German newspaper honors Václav Havel with Czech-language headline

"Václav Havel contributed to freedom and democracy," reads a Czech headline in Sudetendeutsche Zeitung in advance of the 85th anniversary of Havel's birth.


Written by ČTK Published on 03.10.2021 17:16:00 (updated on 06.10.2021) Reading time: 2 minutes

The latest issue of the German newspaper Sudetendeutsche Zeitung honors the upcoming 85th anniversary of the birth of former Czech president and dissident Václav Havel with a rare headline in Czech. Havel was born on October 5, 1936.

Bernd Posselt, a spokesperson and top representative from the Sudeten German organization Landsmannschaft, writes in his article that Havel was a genuine supporter of European unity.

"Václav Havel contributed to freedom and democracy," reads the Czech headline on page five in Sudetendeutsche Zeitung, with a German translation in much smaller print.

The headline cites a law on Havel's merits that Czech parliament passed in early 2012, shortly after his death. Posselt refers to this law in his article about Havel.

"In the 1970s and 1980s, Havel became not only a leading personality of the Czechoslovak resistance to Communist tyranny, but he was even recognized as the light of freedom in the enslaved neighboring countries of the Eastern Bloc," Posselt writes.

The author also recalls a personal meeting with Havel and calls him, along with former Polish president Lech Walesa and Pope John Paul II, the movers of nations in Central and Eastern Europe.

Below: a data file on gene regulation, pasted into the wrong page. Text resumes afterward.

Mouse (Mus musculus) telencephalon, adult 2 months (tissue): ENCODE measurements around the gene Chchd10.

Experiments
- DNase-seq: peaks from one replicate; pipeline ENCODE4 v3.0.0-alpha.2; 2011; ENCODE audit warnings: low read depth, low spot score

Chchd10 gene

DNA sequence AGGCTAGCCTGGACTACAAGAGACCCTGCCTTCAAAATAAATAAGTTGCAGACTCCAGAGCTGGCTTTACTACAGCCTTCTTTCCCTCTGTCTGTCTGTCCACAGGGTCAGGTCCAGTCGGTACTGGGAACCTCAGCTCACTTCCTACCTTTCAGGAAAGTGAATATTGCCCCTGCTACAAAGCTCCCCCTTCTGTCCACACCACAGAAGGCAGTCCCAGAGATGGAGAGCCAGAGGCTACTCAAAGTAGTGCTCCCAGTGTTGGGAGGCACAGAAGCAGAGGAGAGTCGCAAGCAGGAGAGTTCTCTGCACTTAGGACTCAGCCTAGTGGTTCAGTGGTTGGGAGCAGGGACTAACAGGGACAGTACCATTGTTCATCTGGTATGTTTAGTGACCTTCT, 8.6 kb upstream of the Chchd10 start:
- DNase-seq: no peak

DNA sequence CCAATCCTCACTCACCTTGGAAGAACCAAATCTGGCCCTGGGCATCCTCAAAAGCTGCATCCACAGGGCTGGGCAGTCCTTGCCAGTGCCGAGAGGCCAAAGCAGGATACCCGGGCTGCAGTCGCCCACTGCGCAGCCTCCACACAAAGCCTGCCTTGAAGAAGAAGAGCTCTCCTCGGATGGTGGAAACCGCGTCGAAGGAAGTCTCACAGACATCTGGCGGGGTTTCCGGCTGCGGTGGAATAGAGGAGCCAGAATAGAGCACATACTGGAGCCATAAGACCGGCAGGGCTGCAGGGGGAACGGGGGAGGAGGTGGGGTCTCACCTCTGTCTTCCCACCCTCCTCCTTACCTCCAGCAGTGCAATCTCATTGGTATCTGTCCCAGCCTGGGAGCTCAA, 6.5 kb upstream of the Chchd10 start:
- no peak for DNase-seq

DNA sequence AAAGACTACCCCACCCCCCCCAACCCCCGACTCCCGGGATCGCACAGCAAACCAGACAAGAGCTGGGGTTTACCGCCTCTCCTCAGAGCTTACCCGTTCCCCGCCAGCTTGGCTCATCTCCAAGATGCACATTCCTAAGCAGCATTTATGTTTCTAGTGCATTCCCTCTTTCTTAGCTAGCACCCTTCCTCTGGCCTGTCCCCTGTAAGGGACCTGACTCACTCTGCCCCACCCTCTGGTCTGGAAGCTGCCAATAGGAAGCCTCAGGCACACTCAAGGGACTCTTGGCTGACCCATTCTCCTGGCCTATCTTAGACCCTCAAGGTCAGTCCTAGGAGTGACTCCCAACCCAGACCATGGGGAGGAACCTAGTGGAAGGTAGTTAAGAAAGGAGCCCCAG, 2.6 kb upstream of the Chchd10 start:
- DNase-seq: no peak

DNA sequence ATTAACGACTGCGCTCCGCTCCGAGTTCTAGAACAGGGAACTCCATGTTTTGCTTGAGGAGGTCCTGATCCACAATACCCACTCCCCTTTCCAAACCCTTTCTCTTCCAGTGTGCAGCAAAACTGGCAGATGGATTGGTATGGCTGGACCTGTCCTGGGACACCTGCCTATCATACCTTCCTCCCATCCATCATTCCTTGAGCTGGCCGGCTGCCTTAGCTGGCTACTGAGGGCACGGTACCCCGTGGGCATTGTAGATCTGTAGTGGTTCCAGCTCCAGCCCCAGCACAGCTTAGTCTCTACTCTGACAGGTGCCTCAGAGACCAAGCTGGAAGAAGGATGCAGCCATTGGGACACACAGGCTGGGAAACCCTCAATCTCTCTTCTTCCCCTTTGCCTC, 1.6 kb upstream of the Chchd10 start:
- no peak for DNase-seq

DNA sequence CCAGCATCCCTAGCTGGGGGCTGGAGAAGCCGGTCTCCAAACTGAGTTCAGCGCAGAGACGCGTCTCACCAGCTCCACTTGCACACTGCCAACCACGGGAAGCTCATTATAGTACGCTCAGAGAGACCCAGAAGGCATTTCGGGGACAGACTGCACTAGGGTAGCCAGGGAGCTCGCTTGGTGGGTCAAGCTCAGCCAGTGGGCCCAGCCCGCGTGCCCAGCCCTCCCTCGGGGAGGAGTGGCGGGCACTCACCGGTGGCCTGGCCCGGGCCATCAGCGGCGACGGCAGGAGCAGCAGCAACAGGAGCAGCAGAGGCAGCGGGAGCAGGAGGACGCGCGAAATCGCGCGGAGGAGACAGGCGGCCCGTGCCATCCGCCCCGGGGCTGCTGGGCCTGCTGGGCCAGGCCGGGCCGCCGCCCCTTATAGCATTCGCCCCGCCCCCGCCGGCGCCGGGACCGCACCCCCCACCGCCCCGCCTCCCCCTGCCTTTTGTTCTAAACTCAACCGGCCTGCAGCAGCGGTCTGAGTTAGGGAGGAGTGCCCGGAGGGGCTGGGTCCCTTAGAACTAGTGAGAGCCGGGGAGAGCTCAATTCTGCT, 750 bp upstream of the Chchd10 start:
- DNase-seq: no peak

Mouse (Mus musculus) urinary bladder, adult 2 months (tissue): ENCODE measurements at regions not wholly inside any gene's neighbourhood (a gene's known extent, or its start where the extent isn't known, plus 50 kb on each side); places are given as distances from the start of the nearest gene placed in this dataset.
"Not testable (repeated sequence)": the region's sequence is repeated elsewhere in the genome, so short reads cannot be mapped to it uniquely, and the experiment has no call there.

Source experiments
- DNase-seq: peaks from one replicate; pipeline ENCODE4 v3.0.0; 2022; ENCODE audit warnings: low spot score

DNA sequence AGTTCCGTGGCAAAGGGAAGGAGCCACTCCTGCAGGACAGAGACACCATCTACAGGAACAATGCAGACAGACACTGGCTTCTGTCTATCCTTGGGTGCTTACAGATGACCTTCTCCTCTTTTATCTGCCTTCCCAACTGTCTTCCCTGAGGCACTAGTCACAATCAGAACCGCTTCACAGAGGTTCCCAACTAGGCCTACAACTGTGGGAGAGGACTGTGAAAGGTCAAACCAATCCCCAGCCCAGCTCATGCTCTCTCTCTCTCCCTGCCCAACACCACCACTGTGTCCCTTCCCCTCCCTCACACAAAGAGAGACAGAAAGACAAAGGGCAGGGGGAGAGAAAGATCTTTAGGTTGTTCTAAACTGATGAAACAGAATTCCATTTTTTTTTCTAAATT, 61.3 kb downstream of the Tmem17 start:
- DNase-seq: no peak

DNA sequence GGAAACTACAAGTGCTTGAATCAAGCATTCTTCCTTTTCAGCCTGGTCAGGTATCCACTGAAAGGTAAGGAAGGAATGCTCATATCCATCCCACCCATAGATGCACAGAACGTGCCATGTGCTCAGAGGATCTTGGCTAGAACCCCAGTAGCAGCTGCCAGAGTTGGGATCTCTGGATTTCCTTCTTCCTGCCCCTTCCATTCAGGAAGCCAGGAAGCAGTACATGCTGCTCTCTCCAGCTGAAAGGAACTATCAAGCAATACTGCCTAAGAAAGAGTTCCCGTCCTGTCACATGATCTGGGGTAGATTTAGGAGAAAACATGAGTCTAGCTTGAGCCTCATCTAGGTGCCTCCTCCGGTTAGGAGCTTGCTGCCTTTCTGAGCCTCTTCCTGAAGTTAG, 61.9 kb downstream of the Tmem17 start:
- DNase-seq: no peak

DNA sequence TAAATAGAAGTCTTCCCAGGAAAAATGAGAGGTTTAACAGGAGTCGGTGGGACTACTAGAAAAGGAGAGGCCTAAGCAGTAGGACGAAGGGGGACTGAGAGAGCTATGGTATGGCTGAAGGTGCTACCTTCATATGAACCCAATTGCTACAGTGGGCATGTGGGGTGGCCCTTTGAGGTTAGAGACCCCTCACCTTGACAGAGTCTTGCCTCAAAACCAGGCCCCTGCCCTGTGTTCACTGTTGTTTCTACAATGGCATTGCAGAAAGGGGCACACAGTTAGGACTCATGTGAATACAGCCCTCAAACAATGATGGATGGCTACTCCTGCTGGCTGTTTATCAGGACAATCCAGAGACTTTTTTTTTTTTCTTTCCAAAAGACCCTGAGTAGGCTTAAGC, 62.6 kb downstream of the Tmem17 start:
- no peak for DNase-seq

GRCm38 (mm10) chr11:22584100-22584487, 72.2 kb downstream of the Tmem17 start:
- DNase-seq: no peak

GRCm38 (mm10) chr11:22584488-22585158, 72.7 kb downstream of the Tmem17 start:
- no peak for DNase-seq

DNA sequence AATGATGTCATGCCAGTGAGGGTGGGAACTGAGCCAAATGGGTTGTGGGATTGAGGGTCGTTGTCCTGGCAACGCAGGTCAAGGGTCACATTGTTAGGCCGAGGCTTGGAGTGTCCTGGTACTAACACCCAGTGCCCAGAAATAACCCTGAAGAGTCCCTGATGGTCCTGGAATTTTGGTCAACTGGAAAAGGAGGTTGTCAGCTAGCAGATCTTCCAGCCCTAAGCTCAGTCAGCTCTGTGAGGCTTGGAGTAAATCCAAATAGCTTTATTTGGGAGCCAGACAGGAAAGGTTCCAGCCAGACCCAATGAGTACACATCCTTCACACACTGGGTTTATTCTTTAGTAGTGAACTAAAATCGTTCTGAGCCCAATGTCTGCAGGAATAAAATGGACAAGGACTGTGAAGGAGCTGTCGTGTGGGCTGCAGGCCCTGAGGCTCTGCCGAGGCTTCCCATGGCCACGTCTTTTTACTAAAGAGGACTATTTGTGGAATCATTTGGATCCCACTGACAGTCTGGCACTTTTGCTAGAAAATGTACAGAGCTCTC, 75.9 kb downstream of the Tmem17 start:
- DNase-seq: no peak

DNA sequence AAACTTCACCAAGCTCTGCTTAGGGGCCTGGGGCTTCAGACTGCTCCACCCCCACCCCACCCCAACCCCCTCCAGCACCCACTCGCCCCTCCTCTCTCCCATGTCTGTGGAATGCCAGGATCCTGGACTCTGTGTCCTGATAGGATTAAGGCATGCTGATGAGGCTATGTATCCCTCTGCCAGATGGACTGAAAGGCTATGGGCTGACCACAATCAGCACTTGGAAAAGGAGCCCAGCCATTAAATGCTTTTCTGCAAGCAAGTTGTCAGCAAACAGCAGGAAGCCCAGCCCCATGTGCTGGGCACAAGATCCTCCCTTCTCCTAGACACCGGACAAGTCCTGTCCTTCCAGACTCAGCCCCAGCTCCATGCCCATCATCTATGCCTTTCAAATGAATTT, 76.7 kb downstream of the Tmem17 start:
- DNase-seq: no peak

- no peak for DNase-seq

Havel was also an important figure for Sudeten Germans, Posselt writes.

"During his first visit to a European Parliament delegation, he demonstratively showed me around all his private premises before all colleagues to stress that he ascribed the role of bridge builders in the heart of Europe to Czechs and Sudeten Germans," Posselt writes, also mentioning Havel's demand for a European constitution that every schoolchild could understand.

Posselt closes his article by noting the Czech law on Havel's contribution to freedom and democracy.

It is very exceptional for German media to use Czech language in a headline.

"This has never happened in the history of German media to have a headline in Czech," Pavel Novotny, a Czech journalist who lives in Munich, told CTK.

He added that this was an expression of respect for Havel, who had also contributed to the development of Czech-German relations.

Posselt called Havel an uncrowned king of the free European civic society.

Havel, a playwright, thinker, and dissident, was the first post-Communist Czechoslovak and Czech president (1989-2003). After he left the post, he primarily focused on the promotion of human rights in the world. He died at the age of 75 in his cottage in Hrádeček, east Bohemia, on December 18, 2011.

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